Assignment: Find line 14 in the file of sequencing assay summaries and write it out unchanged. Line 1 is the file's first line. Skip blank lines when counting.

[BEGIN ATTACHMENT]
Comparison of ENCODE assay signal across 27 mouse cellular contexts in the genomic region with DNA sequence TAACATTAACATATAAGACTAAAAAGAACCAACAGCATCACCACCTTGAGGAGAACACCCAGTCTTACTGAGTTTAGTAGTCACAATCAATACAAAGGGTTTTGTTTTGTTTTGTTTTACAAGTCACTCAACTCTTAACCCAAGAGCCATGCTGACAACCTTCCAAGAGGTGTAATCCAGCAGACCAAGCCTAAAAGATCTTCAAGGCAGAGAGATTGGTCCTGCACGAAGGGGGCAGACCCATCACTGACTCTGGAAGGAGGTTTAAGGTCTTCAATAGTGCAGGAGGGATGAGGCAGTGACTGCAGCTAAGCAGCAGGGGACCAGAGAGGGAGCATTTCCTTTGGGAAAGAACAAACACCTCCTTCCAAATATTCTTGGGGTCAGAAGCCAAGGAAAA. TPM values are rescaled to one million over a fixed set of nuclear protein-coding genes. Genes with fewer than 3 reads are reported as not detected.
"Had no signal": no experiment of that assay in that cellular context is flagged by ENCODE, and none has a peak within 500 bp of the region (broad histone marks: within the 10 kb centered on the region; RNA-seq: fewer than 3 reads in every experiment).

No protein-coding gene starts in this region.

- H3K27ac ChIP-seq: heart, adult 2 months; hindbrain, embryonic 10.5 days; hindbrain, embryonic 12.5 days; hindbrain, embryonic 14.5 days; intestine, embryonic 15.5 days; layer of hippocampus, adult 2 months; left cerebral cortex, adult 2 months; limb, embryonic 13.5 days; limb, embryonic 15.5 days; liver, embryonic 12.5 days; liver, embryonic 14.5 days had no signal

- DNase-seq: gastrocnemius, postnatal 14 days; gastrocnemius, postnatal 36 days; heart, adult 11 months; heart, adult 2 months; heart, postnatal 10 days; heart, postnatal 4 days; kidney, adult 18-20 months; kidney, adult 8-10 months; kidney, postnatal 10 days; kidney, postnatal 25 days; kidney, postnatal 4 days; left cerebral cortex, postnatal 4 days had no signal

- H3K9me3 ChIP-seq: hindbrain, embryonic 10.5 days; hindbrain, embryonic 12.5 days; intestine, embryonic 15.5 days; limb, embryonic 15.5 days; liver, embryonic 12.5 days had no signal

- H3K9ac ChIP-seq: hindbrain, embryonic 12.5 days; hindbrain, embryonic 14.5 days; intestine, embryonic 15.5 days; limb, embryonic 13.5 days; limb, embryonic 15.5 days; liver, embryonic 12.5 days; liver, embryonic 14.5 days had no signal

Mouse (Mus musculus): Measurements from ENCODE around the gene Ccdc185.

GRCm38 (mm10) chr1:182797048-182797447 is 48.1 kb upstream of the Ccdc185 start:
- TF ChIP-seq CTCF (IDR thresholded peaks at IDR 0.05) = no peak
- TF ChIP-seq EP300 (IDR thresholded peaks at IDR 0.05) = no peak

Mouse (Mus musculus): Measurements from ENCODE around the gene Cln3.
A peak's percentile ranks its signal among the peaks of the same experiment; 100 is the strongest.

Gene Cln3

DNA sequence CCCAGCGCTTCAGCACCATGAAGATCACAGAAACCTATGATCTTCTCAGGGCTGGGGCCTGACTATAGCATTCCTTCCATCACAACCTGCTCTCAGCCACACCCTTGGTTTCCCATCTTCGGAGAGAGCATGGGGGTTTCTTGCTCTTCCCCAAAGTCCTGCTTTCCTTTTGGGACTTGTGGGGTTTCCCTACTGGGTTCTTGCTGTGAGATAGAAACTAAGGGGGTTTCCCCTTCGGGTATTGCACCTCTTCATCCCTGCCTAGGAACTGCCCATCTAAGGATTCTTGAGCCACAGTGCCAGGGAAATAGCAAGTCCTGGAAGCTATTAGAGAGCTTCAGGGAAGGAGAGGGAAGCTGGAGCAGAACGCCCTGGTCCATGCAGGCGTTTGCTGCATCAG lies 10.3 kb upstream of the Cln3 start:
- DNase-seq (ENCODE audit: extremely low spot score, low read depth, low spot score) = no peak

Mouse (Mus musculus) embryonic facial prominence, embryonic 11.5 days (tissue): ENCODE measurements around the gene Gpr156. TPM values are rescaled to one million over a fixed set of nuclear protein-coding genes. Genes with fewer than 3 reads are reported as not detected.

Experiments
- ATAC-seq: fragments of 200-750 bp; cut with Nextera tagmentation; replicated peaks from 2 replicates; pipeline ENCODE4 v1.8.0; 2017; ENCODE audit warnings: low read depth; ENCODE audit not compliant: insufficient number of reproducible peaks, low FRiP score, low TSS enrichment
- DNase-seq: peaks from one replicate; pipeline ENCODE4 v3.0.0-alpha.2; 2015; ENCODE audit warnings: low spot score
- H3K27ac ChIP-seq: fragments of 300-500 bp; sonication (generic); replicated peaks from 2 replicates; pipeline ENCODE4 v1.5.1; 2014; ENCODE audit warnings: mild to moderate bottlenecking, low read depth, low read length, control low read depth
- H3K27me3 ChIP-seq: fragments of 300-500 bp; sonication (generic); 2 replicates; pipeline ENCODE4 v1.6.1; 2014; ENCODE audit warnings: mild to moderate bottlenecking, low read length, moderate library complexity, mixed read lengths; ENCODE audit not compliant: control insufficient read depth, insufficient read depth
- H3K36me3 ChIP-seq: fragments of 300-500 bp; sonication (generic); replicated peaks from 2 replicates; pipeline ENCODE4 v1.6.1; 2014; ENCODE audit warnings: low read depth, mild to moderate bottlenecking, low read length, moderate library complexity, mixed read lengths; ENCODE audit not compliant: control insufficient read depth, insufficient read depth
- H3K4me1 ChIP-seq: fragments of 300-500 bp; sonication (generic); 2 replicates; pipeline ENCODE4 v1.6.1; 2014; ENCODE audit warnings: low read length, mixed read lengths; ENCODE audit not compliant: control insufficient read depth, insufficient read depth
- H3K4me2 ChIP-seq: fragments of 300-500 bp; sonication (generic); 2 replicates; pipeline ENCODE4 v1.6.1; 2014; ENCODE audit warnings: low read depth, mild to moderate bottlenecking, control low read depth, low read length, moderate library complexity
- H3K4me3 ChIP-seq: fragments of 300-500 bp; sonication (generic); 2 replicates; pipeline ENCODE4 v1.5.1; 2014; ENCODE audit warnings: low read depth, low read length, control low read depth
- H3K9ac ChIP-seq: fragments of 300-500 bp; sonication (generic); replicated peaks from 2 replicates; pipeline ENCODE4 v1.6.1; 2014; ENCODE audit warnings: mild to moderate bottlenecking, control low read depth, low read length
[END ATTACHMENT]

Gene Cln3